5 Essential 3D Modeling Tips for 3D Printed Jewelry

I know that creating a model for 3D printing can be somewhat intimidating. Despite offering you a lot of design freedom, 3D printable models still need to stick to certain design rules. In this blog post we will explain the 5 most important 3D modeling tips to ensure that your jewelry is perfectly 3D printable.

Are you ready to follow the steps of these amazing 3D printing jewelry artists?

These rules are applicable for any orders in gold, silver, bronze, and brass.

1. Maximum Printing Size

The first thing you need to know is that there is a Maximum Printing Size. We can print jewelry in gold, silver, bronze, or brass up to a size of 88 x 88 x 125 mm – so printing bigger pieces like the bracelet in the image below isn’t a problem at all.

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Tree in Cross Bracelet by Vulcan Jewelry/Desmond Chan

If you need a bigger print than 88 x 88 x 125 mm in one piece, you can switch to one of the many other materials that we offer. You can find an overview of the maximum 3D printing sizes for all materials here.

Silver rings rabbitt

Running Rabbit Ring by Vulcan Jewlry. Silver

2. Minimum Wall Thickness

Also, the most important thing to keep in mind when creating a 3D model is Minimum Wall Thickness. In 3D printing, wall thickness refers to the distance between one surface of your model and the sheer surface opposite to it. For most of the models printed in gold, silver, bronze, and brass, the minimum wall thickness needs to be between 0.6 and 0.8 mm.

The exact value depends on the material and finish of your choice and can be found in the design guide for each material right here.

For these gold-plated brass cuff-links for example, the designers had to make sure to choose a minimum wall thickness of 0.8 mm. Otherwise, the walls would be too thin and the model wouldn’t be printable.

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Cufflinks by DAMN x Café Costume

To avoid any deformations in designs with fragile parts or wire structures (see the T-Rex below) we recommend a minimum wall thickness of at least 1 mm.

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3D-Rex by Octavio Asensio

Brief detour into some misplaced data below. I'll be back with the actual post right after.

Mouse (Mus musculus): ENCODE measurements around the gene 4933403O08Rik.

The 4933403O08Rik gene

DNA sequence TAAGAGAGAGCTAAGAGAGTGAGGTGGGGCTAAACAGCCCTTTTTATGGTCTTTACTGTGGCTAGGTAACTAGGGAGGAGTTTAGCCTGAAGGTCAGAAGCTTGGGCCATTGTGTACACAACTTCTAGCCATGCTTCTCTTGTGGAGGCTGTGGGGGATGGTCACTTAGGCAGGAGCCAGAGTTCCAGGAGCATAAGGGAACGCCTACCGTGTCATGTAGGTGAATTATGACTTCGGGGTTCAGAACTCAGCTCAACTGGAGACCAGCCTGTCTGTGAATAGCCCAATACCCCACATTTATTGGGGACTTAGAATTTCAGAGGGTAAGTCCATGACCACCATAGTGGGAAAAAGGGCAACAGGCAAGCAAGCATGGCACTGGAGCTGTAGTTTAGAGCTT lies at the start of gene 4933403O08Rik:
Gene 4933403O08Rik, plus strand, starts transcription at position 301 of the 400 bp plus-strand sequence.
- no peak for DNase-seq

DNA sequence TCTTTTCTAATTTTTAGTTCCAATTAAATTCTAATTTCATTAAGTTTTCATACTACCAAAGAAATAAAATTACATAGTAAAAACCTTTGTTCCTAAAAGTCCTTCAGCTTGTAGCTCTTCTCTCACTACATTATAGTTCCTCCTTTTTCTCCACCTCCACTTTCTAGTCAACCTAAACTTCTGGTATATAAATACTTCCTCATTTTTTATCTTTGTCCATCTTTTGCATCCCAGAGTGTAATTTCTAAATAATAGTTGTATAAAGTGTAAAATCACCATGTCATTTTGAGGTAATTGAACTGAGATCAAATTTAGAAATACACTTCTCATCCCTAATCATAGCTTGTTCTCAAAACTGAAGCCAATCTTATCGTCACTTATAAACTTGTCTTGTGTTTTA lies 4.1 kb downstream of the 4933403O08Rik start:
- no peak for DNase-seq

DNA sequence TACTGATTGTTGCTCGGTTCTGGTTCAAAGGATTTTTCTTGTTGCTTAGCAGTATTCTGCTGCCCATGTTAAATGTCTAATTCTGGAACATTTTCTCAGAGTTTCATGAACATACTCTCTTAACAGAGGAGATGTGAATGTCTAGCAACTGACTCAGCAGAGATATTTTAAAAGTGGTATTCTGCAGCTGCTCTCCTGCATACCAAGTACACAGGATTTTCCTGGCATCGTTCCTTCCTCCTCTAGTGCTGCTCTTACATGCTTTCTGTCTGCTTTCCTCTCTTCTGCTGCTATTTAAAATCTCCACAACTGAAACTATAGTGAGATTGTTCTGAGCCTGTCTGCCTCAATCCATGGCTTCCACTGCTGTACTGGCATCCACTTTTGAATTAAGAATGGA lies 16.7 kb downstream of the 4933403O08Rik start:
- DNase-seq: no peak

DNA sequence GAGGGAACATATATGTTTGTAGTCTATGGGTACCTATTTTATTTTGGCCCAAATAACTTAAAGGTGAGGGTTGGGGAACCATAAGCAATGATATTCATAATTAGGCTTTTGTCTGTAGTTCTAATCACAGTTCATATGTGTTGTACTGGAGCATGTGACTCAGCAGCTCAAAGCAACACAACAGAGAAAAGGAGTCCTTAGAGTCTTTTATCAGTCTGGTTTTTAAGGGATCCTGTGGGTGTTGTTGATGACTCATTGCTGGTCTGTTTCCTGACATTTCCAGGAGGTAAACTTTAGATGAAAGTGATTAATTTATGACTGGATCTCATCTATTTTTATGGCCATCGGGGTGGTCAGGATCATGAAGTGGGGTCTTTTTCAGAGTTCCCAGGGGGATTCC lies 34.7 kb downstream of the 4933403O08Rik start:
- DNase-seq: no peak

If you want to learn more about minimum wall thickness, take a look at our tutorial here. Trust us, it’s a really important topic.

3. Minimum Size of Small Details

Another thing to keep in mind is the Minimum Size of Small Details. What I mean by details are the very small decorative parts of your objects, such as embossed or engraved text. The smallest possible feature of your design should be at least 0.35 mm in diameter and 0.4 mm in height. Longer features such as rods should be at least 0.8 mm in diameter, or they might break during the casting.

Gorilla cufflinks in untreated brass

Gorilla cufflinks in untreated brass

4. Hollow Models

Our next tip is about printing hollow models. If you want to design a hollow model make sure to include more than one release hole – ideally you should have a minimum of three. The exact size of the holes depends on the design and the size of the model but you should try to choose 1.5 mm as the minimum size.

The print below is a great example of a hollow object with several large release holes.

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Decision Spintop by Michael Mueller

If you want to learn more about what hollowing is exactly, take a look at our hollowing tutorial here.

Glam.or.ous Ring by Designeradesigns

5. Grouped Models

The last piece of advice is about avoiding so called ‘grouped models’. When uploading a 3D model to our website, make sure that your file only contains one object. You cannot upload several objects in one and the same file.

If you need several prints of the same file, just upload your file and adjust the ‘quantity counter‘. This will also lead to a nice discount.

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Reytan Rock'o'clock rings

Reytan Rock’o’clock rings

Please keep in mind that these five modeling tips are only valid for prints in gold, silver, bronze, and brass. You can find more modeling tips for these materials as well as all our other materials in the design guides.

Once your 3D model is ready, simply upload it here, see your instant price quote and let us take care of the production process.

Remember to share your jewelry designs with us on social media with the hashtag #imaterialise.

Jewelry doesn’t finish with precious metals. Discover our favorite 3D-printed jewelry in non-metal materials! Remember to follow the design guidelines for these alternative materials.